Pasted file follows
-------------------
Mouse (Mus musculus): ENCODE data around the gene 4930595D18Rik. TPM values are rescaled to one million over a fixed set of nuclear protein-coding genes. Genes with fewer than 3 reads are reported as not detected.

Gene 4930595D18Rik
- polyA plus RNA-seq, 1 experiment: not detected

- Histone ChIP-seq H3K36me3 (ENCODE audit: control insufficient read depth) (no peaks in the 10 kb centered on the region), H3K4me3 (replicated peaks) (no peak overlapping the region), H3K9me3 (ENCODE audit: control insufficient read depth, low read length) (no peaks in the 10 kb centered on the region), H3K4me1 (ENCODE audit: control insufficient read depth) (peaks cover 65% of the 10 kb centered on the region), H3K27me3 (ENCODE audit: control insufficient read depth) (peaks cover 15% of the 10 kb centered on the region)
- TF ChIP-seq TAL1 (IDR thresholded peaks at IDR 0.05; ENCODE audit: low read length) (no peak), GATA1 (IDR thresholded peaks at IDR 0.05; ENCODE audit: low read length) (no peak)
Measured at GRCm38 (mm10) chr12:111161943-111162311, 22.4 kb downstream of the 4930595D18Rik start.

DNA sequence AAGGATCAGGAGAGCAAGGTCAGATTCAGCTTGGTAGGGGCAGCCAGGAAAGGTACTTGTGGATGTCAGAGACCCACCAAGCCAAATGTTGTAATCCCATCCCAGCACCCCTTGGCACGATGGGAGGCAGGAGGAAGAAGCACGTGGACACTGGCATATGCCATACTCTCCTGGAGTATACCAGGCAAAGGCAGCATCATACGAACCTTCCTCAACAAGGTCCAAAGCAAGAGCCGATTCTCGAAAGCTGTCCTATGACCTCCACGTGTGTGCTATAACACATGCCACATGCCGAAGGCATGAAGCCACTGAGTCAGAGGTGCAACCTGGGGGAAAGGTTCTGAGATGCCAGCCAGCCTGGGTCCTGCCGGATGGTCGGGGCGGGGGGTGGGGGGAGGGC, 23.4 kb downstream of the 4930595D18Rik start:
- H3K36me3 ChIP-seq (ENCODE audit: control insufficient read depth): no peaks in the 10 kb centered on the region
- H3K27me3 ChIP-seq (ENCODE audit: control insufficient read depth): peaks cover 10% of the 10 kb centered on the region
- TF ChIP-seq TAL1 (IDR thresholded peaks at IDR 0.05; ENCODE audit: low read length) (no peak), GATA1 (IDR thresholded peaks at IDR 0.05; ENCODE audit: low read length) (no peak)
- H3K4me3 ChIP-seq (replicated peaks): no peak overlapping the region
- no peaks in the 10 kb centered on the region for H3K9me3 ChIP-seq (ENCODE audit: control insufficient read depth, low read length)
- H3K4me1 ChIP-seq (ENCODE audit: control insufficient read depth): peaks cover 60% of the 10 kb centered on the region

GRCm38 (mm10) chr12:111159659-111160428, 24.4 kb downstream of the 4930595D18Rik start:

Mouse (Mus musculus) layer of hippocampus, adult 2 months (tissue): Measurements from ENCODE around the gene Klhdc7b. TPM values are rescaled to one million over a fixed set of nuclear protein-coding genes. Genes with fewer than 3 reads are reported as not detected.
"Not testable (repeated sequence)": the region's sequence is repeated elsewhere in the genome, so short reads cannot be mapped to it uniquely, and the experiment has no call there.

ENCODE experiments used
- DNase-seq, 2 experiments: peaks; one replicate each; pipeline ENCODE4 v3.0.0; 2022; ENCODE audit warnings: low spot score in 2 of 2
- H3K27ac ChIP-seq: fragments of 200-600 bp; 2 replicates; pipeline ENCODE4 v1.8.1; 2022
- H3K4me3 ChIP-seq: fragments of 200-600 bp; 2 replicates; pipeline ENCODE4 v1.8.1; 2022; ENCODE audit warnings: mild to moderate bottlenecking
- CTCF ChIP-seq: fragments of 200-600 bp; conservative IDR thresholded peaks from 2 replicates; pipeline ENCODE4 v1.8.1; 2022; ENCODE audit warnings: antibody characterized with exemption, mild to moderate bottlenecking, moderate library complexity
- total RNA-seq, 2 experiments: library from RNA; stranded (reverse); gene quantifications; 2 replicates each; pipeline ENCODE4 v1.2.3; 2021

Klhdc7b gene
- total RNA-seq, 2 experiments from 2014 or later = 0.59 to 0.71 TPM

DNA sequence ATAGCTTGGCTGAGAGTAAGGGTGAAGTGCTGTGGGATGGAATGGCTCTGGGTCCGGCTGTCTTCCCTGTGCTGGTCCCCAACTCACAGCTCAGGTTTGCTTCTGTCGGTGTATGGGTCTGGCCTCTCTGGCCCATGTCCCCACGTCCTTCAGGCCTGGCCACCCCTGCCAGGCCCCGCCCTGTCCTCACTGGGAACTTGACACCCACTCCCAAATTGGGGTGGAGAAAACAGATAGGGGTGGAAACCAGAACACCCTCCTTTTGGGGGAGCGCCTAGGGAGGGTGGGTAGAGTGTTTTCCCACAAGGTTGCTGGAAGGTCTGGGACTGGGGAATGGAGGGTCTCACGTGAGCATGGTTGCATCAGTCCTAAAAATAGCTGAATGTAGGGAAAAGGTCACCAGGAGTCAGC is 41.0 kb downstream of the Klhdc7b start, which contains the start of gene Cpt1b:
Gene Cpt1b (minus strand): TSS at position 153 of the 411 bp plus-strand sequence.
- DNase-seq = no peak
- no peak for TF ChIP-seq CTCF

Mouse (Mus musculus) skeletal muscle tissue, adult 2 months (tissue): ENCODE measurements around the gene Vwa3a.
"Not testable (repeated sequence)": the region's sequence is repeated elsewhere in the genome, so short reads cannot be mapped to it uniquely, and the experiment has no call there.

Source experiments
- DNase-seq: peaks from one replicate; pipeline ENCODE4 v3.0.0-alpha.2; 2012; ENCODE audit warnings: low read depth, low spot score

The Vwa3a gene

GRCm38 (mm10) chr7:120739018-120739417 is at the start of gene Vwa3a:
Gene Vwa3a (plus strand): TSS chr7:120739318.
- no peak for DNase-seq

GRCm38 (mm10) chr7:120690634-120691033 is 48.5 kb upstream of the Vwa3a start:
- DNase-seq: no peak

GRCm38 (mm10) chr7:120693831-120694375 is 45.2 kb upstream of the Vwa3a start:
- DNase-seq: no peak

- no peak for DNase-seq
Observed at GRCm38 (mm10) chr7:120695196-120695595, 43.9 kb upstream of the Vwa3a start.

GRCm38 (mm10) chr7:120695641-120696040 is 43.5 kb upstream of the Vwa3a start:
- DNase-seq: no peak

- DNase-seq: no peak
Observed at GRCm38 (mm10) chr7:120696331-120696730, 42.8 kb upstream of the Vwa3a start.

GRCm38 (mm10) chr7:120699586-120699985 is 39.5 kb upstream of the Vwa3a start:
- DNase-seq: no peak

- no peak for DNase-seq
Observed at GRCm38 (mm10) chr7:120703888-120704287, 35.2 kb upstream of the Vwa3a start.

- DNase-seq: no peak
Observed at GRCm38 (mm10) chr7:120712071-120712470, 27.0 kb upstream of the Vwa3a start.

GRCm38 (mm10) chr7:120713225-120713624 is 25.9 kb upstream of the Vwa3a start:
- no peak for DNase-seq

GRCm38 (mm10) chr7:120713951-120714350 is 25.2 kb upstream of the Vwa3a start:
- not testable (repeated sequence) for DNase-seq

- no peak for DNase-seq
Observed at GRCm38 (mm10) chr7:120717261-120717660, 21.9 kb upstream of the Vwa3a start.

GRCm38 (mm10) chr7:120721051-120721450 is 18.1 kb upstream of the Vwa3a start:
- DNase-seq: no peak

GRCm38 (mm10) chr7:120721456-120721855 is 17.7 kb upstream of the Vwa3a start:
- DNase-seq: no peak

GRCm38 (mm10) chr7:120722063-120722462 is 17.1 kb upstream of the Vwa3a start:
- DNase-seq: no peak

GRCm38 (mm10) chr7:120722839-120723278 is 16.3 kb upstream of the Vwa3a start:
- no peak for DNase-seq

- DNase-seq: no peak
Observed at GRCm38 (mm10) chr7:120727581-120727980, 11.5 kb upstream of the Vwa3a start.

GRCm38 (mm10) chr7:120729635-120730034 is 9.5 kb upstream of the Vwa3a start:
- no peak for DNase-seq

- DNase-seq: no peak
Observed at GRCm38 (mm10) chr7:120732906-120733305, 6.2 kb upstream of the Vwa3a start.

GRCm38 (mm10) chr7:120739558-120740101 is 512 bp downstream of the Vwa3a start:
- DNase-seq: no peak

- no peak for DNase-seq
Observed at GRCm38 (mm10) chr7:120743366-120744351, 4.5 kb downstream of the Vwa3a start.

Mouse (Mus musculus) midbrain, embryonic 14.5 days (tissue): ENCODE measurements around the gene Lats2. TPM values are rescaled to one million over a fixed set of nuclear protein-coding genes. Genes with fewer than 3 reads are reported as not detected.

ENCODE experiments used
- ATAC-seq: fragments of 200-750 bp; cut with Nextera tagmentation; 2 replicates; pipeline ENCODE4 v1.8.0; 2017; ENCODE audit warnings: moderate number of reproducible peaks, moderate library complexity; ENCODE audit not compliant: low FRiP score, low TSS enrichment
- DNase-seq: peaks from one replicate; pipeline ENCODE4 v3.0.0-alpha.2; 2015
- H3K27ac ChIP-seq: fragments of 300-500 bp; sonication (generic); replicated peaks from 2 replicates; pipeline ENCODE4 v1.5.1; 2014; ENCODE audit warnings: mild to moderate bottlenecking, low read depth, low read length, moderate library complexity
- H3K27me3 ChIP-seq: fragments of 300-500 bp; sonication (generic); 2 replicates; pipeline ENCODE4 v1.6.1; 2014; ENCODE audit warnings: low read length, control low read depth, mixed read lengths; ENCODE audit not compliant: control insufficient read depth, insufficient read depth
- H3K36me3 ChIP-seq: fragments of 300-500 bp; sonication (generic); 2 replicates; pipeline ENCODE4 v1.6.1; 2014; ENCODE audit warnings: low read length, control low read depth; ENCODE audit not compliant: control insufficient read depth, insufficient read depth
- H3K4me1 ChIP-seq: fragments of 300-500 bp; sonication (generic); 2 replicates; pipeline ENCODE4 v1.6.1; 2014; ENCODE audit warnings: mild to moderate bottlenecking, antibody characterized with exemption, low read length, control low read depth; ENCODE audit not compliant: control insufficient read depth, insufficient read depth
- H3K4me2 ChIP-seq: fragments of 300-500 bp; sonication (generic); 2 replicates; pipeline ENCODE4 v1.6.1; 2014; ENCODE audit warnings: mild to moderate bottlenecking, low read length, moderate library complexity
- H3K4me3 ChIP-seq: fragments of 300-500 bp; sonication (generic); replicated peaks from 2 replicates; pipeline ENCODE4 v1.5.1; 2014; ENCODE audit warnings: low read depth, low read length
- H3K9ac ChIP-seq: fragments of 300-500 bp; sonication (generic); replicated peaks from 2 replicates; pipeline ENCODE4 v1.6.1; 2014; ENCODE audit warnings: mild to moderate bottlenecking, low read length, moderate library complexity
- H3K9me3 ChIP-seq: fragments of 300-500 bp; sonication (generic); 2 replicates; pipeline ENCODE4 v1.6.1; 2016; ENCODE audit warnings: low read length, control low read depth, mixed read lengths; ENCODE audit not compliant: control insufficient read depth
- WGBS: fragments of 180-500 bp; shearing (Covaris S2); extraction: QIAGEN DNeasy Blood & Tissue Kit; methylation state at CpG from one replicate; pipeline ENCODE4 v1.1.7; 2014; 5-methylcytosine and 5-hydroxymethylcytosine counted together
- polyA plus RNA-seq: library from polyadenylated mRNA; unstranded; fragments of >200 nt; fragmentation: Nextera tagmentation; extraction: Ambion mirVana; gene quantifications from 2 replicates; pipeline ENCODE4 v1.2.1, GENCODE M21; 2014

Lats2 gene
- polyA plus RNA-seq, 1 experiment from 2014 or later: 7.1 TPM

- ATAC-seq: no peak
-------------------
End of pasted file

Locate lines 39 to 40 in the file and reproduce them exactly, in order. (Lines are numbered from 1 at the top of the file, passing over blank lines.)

GRCm38 (mm10) chr7:120693831-120694375 is 45.2 kb upstream of the Vwa3a start:
- DNase-seq: no peak